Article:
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GRENFELL TOWER residents were ignored when they raised serious concerns over health and safety before the blaze and were treated as “sub-citizens,” an inquiry into the fire heard today.
In the months before the June 2017 fire that killed 72 people, staff managing social housing for the Royal Borough of Kensington and Chelsea adopted an “us vs them approach,” one resident told the public inquiry.
Resident Lee Chapman said that he had repeatedly been refused an independent fire assessment of the building by the Kensington and Chelsea Tenant Management Organisation (KCTMO) in March 2017.
As secretary of the Grenfell Tower Leaseholders’ Association (GTLA), Mr Chapman had raised concerns about bare gas pipes being run through the stairwell of the building, which was the only fire escape, during the recent upgrade works.
He had also warned that there was a lack of emergency access for vulnerable and disabled residents.
The inquiry saw chains of emails between Mr Chapman and KCTMO supporting the claims.
“[KCTMO’s responses] made me have the impression that the council would essentially be against the residents because they might think: ‘They keep complaining so we need to prove that we are right’,” Mr Chapman told the inquiry.
“That was the impression that I had at the time, that it was ‘us against them’.”
He and other members of the GTLA repeatedly requested copies of fire safety reports from the National Grid and the fire brigade, which KCTMO claimed it possessed.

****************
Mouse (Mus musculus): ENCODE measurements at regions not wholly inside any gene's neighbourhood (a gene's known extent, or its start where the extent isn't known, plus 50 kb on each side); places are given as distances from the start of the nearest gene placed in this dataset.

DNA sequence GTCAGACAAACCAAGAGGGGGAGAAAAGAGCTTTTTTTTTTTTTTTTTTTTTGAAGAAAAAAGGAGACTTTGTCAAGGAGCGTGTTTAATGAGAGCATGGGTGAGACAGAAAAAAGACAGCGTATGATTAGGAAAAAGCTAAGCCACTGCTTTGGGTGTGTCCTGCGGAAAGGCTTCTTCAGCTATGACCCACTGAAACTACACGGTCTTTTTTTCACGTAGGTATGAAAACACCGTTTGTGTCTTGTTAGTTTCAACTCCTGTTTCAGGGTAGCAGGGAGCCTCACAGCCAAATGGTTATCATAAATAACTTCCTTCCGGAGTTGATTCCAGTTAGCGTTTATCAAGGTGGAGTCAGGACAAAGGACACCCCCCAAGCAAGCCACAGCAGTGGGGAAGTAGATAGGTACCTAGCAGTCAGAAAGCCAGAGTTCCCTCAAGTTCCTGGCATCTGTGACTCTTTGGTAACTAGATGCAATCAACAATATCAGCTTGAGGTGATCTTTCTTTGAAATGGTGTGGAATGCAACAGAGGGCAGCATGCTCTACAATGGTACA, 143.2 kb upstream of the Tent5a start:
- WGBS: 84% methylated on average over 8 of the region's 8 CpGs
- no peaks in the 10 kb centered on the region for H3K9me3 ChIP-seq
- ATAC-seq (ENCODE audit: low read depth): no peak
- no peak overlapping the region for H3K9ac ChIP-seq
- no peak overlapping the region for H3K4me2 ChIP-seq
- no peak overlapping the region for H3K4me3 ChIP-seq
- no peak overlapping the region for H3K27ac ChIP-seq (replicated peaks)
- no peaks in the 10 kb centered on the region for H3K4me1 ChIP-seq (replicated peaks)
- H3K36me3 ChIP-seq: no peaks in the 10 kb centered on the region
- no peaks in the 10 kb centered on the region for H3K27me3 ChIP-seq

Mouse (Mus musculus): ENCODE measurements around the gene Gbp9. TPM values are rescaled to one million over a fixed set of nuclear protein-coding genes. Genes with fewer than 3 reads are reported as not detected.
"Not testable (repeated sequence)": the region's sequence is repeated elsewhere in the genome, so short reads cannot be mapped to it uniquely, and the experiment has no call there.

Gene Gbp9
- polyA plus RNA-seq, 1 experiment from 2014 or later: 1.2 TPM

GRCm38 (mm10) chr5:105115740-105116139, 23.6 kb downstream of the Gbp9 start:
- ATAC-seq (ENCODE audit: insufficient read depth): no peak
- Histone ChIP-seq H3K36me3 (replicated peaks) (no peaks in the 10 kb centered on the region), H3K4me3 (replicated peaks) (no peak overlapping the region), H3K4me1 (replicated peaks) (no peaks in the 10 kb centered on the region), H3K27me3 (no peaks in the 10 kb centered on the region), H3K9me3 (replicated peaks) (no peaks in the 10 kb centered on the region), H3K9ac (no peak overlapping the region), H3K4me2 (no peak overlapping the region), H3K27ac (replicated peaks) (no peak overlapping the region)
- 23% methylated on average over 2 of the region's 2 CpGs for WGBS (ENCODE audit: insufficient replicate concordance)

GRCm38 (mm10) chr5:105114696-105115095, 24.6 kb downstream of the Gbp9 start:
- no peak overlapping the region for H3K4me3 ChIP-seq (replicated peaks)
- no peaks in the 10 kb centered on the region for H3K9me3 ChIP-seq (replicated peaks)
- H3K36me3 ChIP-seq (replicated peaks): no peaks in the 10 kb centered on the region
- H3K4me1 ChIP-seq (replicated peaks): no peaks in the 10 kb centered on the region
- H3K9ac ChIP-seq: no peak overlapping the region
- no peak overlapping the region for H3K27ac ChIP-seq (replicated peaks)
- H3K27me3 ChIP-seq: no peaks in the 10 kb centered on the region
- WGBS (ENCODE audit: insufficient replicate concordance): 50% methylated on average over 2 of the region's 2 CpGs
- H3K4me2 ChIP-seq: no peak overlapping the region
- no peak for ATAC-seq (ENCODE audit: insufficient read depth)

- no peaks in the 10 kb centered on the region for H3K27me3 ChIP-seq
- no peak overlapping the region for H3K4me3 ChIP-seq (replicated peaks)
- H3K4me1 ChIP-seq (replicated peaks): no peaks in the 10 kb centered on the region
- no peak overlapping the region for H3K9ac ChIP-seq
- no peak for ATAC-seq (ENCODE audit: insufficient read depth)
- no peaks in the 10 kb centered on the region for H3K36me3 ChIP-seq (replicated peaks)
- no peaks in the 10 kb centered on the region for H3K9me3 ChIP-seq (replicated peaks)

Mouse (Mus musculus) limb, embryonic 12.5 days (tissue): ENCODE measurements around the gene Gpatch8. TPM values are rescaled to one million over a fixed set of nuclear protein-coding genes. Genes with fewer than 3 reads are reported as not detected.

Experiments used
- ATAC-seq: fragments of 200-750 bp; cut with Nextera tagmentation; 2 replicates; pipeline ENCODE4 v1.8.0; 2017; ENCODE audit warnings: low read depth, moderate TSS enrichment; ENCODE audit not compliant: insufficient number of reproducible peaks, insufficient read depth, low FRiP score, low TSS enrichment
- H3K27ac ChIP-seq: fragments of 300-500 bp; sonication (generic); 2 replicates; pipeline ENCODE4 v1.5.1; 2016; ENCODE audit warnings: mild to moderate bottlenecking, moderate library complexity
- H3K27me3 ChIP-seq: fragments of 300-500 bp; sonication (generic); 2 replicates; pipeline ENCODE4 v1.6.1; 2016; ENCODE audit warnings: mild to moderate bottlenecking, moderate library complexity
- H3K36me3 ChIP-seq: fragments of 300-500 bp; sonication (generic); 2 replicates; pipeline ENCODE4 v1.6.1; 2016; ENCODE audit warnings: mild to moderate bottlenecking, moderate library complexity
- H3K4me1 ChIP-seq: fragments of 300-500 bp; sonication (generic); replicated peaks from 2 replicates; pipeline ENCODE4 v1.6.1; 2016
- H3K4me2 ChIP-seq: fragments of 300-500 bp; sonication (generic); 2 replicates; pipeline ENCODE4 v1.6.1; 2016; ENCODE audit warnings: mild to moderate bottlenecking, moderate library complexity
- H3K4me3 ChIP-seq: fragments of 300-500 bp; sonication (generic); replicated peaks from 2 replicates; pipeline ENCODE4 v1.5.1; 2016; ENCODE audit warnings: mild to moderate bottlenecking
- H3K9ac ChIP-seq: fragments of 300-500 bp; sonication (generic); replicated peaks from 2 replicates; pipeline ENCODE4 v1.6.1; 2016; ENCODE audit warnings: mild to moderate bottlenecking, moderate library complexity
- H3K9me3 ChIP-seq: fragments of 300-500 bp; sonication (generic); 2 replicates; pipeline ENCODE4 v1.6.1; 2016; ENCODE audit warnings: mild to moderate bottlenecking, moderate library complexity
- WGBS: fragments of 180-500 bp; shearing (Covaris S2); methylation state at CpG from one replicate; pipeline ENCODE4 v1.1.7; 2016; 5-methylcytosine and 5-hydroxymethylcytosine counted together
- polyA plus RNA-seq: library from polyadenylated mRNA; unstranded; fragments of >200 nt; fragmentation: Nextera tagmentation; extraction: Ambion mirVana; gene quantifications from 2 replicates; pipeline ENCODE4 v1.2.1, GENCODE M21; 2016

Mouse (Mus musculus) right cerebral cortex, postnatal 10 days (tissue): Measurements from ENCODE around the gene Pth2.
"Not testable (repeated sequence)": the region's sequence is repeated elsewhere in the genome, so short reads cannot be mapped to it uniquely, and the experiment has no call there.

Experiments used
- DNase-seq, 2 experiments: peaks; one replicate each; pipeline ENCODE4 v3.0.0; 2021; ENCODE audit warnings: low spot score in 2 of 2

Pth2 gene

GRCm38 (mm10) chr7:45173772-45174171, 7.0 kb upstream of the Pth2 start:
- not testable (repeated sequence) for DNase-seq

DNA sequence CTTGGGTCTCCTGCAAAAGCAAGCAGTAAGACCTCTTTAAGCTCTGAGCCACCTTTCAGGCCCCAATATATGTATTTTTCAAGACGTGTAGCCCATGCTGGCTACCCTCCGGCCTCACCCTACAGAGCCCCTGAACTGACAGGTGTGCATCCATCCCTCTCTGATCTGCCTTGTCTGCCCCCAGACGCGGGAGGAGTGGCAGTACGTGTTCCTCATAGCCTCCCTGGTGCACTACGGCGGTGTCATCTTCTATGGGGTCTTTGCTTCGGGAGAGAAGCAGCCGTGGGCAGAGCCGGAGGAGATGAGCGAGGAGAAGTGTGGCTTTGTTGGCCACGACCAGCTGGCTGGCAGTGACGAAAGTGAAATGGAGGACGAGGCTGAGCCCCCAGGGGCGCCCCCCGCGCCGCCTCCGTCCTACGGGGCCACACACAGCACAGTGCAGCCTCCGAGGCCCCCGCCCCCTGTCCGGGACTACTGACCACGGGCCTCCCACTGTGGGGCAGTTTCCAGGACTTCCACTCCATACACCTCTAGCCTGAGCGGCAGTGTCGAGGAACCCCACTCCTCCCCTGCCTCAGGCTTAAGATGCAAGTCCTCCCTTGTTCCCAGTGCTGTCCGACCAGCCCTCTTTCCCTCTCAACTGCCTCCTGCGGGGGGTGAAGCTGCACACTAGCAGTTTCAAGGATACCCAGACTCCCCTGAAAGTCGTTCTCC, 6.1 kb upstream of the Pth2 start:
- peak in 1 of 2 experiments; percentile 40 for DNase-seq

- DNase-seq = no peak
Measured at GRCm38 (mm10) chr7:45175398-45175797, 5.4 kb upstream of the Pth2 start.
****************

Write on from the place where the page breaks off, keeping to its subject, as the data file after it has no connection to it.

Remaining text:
But these requests were never complied with, the inquiry heard.
Mr Chapman said that the responses did not address the issues raised and were “very generic.”
He told the inquiry: “I also believe that as residents in a so-called ‘social housing block,’ we were treated as sub-citizens or sub-class.”
Grenfell United, a group of bereaved families and survivors, said in a statement: “It is a disgrace that the litany of complaints over health and safety at Grenfell Tower were not addressed and that some residents were labelled as ‘rebel residents’ and ‘a problem’ by KCTMO and its contractors for having raised their concerns.
“This is one example of a chronic lack of respect for people living in social housing, many of which are vulnerable, who have fought for their right to safe homes.”
The group said it hoped the inquiry would lead the way for lasting and wide-ranging changes to how housing safety is regulated and how residents are treated.
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